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The Pamphlet Collection of Sir Robert Stout: Volume 79

Necessity for Research

Necessity for Research.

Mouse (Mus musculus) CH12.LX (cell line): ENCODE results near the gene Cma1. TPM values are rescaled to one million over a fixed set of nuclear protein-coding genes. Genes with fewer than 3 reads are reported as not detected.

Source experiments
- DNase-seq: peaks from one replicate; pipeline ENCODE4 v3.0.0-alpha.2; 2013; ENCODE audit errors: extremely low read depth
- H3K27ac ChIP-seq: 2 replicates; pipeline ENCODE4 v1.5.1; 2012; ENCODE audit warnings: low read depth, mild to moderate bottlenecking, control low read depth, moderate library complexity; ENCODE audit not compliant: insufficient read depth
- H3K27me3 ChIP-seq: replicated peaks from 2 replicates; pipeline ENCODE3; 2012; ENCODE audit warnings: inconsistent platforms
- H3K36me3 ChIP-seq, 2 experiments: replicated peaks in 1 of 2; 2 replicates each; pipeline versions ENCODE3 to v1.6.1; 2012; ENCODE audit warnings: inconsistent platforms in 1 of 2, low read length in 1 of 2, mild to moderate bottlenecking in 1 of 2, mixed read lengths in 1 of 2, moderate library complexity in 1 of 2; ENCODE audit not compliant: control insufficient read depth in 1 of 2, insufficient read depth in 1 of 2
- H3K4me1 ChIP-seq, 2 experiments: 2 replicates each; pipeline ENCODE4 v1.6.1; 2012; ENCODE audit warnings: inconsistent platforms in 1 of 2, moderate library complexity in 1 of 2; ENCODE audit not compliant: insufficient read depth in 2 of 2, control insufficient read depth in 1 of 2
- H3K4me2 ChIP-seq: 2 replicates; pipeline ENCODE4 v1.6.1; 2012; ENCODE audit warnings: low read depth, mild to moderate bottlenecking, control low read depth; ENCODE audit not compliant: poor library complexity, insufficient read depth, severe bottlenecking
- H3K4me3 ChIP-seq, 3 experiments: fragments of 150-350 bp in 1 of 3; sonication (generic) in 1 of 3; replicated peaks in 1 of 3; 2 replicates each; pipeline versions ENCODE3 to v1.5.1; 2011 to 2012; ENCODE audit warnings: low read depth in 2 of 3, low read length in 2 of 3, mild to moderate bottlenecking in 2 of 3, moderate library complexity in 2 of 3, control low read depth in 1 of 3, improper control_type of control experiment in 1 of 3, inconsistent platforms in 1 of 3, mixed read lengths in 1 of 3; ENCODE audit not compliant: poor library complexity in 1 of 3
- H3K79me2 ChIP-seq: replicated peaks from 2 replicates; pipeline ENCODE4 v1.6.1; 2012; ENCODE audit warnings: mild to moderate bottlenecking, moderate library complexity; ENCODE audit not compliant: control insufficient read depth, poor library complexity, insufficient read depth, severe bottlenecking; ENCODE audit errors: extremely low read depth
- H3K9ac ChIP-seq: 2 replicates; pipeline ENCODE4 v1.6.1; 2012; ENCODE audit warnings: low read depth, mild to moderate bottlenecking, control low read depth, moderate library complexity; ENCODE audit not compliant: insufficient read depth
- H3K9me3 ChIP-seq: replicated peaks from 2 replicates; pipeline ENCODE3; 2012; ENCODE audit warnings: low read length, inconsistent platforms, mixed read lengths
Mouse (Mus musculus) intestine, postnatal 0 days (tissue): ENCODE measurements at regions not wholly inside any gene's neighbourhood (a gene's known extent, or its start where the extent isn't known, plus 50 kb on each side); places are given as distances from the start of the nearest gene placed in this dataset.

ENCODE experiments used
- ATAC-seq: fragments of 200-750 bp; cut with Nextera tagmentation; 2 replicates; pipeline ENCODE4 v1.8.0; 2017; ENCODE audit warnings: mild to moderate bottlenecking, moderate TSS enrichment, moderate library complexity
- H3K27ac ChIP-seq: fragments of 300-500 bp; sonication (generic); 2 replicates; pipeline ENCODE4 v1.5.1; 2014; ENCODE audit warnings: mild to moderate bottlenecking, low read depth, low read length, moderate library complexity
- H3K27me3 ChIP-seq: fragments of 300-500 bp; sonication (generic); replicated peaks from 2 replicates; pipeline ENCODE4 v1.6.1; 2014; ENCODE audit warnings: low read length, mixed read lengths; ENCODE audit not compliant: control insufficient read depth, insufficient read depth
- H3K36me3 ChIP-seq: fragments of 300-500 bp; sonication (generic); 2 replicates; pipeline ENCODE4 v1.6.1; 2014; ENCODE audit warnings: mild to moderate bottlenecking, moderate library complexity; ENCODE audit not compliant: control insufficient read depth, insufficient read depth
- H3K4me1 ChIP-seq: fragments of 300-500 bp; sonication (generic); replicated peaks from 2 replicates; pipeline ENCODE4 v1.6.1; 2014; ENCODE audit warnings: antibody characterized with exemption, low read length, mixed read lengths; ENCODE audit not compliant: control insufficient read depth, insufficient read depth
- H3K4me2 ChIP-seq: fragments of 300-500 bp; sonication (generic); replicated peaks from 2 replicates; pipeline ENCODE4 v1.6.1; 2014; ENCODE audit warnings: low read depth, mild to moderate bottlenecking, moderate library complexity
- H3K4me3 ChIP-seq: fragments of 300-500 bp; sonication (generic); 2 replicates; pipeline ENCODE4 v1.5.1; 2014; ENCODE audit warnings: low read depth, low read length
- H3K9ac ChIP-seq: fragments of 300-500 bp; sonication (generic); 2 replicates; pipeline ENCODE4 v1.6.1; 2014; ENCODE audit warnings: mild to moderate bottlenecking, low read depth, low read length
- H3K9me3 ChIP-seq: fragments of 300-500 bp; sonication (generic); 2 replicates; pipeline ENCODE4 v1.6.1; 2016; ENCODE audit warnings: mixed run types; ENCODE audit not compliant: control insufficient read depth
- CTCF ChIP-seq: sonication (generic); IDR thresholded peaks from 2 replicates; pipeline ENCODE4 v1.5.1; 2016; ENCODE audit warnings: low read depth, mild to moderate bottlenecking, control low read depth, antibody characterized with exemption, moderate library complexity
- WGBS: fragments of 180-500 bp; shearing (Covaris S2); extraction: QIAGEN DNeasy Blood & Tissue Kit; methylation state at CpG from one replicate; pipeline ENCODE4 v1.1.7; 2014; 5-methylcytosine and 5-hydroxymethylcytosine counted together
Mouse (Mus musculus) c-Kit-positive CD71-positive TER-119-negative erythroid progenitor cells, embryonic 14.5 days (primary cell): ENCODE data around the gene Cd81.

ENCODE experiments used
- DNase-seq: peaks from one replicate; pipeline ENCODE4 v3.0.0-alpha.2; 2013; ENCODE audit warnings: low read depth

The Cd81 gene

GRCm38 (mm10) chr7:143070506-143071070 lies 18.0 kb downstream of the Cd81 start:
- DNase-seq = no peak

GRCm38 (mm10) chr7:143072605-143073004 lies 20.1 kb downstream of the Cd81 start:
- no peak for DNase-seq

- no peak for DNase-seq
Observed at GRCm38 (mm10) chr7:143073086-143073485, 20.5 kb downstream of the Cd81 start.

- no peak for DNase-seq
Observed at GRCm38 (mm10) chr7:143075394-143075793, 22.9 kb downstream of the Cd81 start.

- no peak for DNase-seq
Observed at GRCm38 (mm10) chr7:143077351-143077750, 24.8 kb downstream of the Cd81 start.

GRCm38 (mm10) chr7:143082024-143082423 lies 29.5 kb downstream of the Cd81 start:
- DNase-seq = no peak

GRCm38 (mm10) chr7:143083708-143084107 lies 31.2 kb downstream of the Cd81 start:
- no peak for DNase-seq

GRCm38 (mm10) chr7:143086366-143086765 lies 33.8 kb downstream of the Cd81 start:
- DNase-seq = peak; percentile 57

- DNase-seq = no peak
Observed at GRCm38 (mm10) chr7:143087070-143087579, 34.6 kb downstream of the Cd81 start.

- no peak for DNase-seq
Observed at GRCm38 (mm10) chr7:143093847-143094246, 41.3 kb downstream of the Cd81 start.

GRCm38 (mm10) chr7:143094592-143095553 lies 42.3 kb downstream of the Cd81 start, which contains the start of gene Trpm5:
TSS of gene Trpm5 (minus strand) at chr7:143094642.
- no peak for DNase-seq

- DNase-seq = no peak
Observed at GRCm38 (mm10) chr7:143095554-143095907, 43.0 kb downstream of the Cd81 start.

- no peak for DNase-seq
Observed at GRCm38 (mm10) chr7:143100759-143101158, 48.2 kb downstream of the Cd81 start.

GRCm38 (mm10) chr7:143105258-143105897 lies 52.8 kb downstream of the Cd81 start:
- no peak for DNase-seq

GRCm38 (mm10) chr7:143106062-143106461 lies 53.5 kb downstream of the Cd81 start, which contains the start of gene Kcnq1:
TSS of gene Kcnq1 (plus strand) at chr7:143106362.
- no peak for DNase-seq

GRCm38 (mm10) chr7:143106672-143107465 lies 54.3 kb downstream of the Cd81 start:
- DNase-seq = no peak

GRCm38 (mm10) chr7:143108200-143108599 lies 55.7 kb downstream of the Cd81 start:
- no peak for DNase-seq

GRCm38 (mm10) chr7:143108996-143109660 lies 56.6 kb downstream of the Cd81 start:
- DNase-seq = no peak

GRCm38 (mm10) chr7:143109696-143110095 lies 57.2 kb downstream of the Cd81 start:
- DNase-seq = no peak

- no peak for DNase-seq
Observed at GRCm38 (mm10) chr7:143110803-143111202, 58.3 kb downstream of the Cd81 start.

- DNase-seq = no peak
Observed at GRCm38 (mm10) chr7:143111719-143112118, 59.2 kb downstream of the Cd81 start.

"I have said that the function of the School of Commerce is to provide a liberal education suitable to youths entering upon a business life. I have, I think, demonstrated that the course laid down by the School of Commerce provides for this. Another function, however, is that this school should encourage research, that it should teach men how to use their brains in solving business problems that come up for solution. A University would be doing only half its work if it was not doing that. It is because she has done this that Germany has made such great progress. About the beginning of the month a cable came from Berlin stating that they were celebrating the centenary of the Berlin University. They had a great gathering there, and at this gathering no less than £500,000 was collected in the room for University purposes. To what object is this sum to be devoted? It is to be devoted, as one might naturally suppose, to scientific research, and it is through this scientific research that Germany has been able to accomplish such great things. As an instance of this, I might mention the growth of the sugar beet industry, which, perhaps, will be of interest to many of you, seeing that a Sugar Beet Bill is before the New Zealand Parliament at the present time. The sugar beet industry was established in Germany in 1840, and between then and 1850, 8,000 tons of beet was produced annually, and from this 5.72 per cent, of beet sugar was extracted. In 1875 the output of beet aggregated 573,030 tons, and 8.60 per cent, of sugar was obtained. The chemists, you see, were at work. With 5.72 per cent, of the extraction it was very hard for beet sugar to compete with the cane sugar of the British West Indies, but her chemists persevered, until, in 1905, they were able to get an extraction of 15.37 per cent., or nearly double that of 1875. Germany now grows £20,000,000 worth of beet sugar annually, she exports half of it, and the industry absorbs something page 14 like £15,000,000 in wages annually, while the tops and residue of 1 the beet are used as fodder, worth £2,000,000 annually. It is, however, but fair to acknowledge that not a little of the wonderful progress of the sugar beet industry has been due to its being fostered by ample bonuses granted by the German Government. Perhaps a still more striking example of the havoc wrought in our Imperial trade through the combination of German science and German commercial exploitation is the fact that in 1895 indigo to the value of £1,392,534 was exported to Great Britain by India. Soon after this German scientists succeeded in making an artificial indigo, and by 1907 the amount of natural indigo exported to England from India had dwindled down to £151.297—that is, practically to vanishing point. These figures show how Germany has been able to fight her way up in the world, and if we in New Zealand, at the beginning of its history, are to develop our country on right lines, if it is to take its proper place in the world, it can be done by education, by encouraging scientific research. This is one of the functions of the University School of Commerce. Our students are encouraged to go in for scientific research. There is ample scope for it in our commerce and industries in New Zealand. With our great mineral resources, as yet practically untouched, and with other industries in their infancy, such as those concerned with oil and flax, there is much that might be done. Great developments have yet to be made in our export of dairy produce and frozen meat, and we have to study the question: How can we find new markets for them? How will our commerce be affected in years to come by the opening of the Panama Canal? and how can we trade successfully with the countries bordering the Western coast of South America, and with Canada and the United States? Also, how can we enter into closer trade relations with China and Japan? There are great problems that commercial men must face here if New Zealand is to progress commercially as she should do. Our young men ought to go to the University, and be encouraged to conduct research in the different lines of business in which I they are engaged. To show what can be accomplished in this connection, I will quote one instance, which will, doubtless, be of interest, particularly to the President. Professor Thomas told me a few months ago that a young man engaged in the grain trade was very anxious to obtain the fullest information he could about the grass seeds of New Zealand. He went to the University College, and placed himself in communication with Professor Thomas, the Professor of Botany. Professor Thomas, as you can imagine, did not spare himself. He went to great pains to get special information, and he assured roe that this young man, when he had finished his studies, probably knew as much about grass seeds, their capabilities and values, as any man in New Zealand. It is one of the functions of the University College to encourage this kind of work, and one which it page 15 is carrying out in several directions. By conducting this research work, commerce in New Zealand should be forwarded very much indeed. Your proposal to offer a prize of, say, £5 for the best essay on a commercial subject by students at the University, will doubtless have such a result.